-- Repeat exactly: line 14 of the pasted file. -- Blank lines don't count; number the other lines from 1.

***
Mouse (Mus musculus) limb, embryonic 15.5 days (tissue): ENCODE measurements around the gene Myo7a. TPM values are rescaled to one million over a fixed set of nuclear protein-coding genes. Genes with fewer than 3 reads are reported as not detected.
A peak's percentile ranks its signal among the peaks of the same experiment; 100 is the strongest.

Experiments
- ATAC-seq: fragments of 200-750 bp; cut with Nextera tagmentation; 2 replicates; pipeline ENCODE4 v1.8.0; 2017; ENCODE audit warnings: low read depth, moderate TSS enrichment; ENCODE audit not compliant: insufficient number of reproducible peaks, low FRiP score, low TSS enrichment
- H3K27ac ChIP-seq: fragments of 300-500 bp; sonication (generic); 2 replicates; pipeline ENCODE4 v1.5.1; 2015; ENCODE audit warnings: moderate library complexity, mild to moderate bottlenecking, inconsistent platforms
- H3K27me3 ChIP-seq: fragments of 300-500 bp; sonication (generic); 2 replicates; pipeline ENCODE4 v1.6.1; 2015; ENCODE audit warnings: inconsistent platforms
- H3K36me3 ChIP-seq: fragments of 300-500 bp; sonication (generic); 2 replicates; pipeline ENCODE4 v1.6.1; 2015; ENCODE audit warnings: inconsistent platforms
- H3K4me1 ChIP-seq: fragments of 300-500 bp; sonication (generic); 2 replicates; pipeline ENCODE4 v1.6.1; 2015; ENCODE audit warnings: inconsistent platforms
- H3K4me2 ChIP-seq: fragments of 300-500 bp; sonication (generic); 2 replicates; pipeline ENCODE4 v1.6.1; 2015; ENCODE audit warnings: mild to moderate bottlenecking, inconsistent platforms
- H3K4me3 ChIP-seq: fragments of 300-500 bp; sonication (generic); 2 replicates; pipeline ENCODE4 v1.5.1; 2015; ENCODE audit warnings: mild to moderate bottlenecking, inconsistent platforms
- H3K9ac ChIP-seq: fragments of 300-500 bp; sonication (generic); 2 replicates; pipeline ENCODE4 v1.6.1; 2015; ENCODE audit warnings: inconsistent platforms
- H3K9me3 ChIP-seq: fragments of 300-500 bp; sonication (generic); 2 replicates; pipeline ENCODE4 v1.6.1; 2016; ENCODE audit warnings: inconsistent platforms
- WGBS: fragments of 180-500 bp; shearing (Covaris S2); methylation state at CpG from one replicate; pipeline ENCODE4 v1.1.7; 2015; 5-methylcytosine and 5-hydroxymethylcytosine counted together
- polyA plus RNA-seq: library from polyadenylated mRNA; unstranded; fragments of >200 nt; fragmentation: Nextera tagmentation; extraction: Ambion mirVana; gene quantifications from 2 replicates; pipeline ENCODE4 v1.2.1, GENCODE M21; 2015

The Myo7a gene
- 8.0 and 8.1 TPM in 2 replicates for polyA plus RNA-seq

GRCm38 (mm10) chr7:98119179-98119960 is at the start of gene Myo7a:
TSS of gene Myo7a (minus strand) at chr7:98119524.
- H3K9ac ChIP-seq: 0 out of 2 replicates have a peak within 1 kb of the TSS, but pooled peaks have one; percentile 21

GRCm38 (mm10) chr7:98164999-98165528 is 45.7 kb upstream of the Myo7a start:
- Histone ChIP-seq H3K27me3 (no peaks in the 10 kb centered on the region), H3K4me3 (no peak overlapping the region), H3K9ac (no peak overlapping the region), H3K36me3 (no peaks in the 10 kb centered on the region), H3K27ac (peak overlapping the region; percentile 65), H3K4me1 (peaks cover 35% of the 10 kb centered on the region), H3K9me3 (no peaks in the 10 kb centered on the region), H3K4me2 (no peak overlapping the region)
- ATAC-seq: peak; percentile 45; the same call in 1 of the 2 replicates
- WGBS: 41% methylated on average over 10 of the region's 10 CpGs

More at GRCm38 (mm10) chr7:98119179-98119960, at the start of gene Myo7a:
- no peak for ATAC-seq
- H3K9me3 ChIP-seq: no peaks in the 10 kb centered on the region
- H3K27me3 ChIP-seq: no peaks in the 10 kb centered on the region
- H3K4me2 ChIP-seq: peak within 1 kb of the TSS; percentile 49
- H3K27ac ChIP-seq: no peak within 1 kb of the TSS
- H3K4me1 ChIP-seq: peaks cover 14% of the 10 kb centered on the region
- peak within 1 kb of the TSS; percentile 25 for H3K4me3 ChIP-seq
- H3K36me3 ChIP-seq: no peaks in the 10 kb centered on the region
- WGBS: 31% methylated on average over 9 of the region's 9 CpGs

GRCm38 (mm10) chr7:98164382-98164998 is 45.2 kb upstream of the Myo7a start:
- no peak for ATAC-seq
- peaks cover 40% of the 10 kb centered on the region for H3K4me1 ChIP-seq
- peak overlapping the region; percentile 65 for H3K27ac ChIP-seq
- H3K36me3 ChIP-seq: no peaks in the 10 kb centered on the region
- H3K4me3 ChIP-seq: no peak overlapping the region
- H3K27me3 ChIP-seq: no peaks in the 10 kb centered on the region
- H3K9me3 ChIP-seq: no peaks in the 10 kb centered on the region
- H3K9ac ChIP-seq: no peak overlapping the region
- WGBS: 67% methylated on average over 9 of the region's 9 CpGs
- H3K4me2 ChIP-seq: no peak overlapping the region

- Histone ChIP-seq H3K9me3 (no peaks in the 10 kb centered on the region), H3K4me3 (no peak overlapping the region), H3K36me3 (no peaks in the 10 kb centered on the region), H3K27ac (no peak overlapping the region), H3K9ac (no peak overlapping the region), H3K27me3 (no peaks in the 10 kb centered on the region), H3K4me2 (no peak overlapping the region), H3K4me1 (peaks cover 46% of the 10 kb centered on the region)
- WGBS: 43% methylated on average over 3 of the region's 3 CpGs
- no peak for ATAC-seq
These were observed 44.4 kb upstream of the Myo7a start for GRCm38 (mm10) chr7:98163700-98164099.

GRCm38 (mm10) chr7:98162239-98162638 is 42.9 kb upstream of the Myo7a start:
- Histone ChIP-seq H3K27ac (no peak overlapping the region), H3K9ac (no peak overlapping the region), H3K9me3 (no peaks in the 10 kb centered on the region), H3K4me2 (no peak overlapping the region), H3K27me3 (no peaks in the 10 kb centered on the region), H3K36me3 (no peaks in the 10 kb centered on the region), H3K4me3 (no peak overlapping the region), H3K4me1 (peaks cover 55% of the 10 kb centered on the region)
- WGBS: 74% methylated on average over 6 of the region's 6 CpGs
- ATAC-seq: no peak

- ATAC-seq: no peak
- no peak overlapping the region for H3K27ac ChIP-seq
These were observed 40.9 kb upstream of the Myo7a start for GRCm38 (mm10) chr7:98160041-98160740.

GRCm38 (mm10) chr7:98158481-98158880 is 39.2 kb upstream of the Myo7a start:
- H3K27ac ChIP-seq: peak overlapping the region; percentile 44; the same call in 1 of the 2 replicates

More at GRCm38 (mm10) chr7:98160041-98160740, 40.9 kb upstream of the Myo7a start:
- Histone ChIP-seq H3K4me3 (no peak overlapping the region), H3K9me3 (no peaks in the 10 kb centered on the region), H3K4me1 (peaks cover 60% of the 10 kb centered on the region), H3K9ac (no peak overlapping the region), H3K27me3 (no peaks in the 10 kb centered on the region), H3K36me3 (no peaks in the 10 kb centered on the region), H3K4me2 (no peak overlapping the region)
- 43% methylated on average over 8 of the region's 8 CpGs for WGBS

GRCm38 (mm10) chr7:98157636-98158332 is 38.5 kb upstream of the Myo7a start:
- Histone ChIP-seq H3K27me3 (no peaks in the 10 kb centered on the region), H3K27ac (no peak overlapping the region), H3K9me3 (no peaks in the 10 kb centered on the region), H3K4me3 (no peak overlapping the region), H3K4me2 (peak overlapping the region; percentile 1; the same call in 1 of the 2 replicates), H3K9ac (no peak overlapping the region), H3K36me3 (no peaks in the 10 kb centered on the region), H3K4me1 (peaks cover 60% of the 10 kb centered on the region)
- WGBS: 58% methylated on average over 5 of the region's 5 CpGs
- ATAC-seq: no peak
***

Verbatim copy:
- polyA plus RNA-seq: library from polyadenylated mRNA; unstranded; fragments of >200 nt; fragmentation: Nextera tagmentation; extraction: Ambion mirVana; gene quantifications from 2 replicates; pipeline ENCODE4 v1.2.1, GENCODE M21; 2015